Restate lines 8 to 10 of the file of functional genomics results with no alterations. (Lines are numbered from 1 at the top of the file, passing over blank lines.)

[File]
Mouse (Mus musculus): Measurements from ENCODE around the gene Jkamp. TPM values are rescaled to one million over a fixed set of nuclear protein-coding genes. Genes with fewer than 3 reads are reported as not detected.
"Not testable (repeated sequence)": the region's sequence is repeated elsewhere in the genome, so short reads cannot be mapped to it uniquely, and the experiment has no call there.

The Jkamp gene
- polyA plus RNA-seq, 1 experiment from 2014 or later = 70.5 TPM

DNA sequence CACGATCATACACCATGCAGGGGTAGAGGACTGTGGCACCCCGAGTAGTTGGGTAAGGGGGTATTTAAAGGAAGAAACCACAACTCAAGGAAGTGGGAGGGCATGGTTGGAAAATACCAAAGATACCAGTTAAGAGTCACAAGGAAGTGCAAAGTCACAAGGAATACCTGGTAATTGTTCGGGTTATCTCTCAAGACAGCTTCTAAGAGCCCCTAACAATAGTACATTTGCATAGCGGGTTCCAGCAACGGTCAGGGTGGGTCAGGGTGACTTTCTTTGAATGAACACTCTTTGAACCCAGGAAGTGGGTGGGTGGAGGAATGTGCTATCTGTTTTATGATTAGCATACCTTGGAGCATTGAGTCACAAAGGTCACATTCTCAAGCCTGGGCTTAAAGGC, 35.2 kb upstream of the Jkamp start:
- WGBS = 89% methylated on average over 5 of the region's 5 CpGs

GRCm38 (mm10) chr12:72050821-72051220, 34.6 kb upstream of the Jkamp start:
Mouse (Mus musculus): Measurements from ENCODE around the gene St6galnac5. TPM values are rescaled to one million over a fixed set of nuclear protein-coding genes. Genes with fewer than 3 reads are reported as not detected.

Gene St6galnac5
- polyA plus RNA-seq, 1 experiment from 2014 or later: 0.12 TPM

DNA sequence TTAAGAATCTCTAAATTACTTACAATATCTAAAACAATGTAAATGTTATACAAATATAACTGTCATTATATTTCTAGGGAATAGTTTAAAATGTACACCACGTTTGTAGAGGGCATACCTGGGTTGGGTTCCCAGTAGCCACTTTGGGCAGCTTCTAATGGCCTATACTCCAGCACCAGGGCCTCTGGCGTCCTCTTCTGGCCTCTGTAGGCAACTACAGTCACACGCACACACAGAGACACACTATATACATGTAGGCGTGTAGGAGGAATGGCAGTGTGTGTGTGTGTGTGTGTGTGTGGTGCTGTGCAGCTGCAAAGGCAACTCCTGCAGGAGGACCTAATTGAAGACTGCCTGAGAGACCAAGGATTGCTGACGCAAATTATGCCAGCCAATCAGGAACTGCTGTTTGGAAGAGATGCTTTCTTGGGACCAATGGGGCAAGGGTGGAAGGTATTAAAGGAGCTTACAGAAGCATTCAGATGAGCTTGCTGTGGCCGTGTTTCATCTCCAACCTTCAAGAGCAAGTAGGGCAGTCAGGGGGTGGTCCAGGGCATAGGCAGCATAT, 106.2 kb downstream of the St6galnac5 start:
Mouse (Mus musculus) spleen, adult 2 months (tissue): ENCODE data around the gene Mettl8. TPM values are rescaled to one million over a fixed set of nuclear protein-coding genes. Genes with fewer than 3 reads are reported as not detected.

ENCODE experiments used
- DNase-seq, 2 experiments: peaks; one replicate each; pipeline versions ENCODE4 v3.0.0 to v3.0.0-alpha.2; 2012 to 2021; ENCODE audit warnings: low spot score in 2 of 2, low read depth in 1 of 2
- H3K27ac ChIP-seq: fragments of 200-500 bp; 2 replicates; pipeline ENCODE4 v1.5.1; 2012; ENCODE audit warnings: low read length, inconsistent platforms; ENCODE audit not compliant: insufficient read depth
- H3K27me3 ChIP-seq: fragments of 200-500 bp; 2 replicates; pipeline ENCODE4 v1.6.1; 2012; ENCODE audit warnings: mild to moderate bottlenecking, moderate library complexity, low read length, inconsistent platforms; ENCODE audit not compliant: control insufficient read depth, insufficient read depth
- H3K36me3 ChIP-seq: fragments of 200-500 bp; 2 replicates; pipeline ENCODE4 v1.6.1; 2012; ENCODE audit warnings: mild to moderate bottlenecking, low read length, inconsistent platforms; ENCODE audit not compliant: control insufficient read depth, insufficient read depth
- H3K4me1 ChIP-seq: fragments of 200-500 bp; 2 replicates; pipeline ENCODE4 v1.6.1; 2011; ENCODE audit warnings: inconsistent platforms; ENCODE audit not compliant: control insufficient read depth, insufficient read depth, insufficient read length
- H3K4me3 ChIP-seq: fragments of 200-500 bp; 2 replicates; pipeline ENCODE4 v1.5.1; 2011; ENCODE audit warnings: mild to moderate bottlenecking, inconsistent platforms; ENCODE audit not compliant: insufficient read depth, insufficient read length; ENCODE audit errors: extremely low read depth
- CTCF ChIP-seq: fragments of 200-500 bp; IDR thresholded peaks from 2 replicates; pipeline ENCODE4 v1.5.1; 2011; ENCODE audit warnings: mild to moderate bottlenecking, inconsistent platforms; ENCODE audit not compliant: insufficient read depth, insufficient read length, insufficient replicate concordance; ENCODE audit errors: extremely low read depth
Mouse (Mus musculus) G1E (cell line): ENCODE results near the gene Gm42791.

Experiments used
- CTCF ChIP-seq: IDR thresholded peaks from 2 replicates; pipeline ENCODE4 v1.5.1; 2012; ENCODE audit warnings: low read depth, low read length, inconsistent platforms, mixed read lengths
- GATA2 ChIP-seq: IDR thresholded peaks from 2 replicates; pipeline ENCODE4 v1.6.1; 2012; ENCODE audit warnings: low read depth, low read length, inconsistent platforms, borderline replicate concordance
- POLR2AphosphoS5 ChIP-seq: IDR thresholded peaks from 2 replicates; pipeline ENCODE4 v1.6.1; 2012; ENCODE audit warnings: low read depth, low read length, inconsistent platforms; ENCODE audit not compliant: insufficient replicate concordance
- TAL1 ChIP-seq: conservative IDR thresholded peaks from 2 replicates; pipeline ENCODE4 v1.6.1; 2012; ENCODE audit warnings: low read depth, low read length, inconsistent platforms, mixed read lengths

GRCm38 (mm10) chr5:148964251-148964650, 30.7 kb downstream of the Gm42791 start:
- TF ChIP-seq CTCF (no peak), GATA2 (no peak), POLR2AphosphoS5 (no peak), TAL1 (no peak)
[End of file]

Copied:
Mouse (Mus musculus): Measurements from ENCODE around the gene St6galnac5. TPM values are rescaled to one million over a fixed set of nuclear protein-coding genes. Genes with fewer than 3 reads are reported as not detected.

Gene St6galnac5
- polyA plus RNA-seq, 1 experiment from 2014 or later: 0.12 TPM